Since we first raised this topic one year ago on October 1, 2014, the FBI has reported that over $1.2 billion has been stolen or put at risk worldwide by fraudsters employing this scam.

Imagine you’re a mid-level employee in your company’s finance division. It’s Friday afternoon, and you’re about to clock out for the day when you get an email from the CFO—your boss’s boss—instructing you to wire funds to an external bank account. Eager to get the job done quickly and impress the higher-ups, you immediately execute the wire and start your weekend.

But the email wasn’t really from the CFO. And the account to which you wired money belongs to a crook. Just like that, the company has become the victim of financial fraud.

Members of corporate finance teams, as well as financial advisersmortgage escrow agents, and others—people whose job allows them to wire corporate funds—have all been targeted in similar scams.  One public company lost a whopping $30 million to the scam, leading to the resignation of its CFO.

How do fraudsters convince companies to willingly wire massive amounts of money?

  • They “spoof” an email address by buying up internet domains that, when eyeballed quickly by a harried employee, look just like the company’s or client’s legitimate domain—“” for “”—and by data mining publicly-available information to mimic email addresses of high-ranking company officials;
  • Or they hack into a client’s or senior official’s actualemail account and send the fraudulent wiring instructions from there;
  • They open sham bank accounts to receive the funds;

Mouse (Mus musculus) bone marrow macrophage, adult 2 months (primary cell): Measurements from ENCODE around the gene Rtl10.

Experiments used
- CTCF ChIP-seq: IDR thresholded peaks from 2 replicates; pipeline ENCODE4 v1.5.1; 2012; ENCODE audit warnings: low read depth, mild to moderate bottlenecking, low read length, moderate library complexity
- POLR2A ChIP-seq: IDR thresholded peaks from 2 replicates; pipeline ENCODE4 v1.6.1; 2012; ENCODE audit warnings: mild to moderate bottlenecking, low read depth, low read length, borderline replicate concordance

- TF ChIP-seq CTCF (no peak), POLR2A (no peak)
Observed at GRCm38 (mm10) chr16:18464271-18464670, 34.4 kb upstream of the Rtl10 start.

• And—most importantly—they use social engineering to game the employees’ response: they count on the employees’ eagerness to please, their reluctance to question a boss’s or client’s wishes, and their desire to get out of the office on a Friday afternoon (when these emails usually come in).

Though it uses technology, this cybercrime is a low-tech as they come—the fraud isn’t new; email has just made it easier to fool the victim. So how can CEOs, CFOs, general counsel, compliance officers, audit committees, and others help their companies not fall for it?

First, put in place smart controls and procedures, including telephone verification. Companies both big and small should consider policies that (at the very least) require telephone (not email) follow-up with the requestor before any wire transfer is made. For certain companies, it also might make sense to have the CFO or other senior official approve any wire transfer over a pre-determined amount. Some financial advisers are even establishing verbal-only code words with their clients, so when they verify by telephone, the financial adviser can be sure they’re talking to their client and not the crook.

Second, train and educate. In addition to training employees on the company’s wire transfer controls and procedures, employees should be instructed to closely inspect incoming email messages for anomalies, such as transposed letters in the domain name. (This will also help the company protect itself from phishing attacks in spoofed emails.) Employee education is a key line of defense against cyber attacks.

Third, keep an eye on internet domain registrations that look suspiciously like your company’s, and, if you find them, ask the registrar to take them down.  Not only can such domains be used for this scam, but hackers can use them to harvest your employees’ login credentials, leading to network intrusions.

Finally, if you think you might have fallen victim to this scam, call the lawyers. A full attorney-client privileged internal investigation, with the assistance of computer forensics experts if necessary, is the best and safest way for the company to quickly figure out what happened, and to institute remedial measures to help protect the company from it happening again. Lawyers will also help the company to focus on the important questions quickly, including whether and how to involve law enforcement, whether insurance coverage is available, what if any disclosure obligations the company has, and more.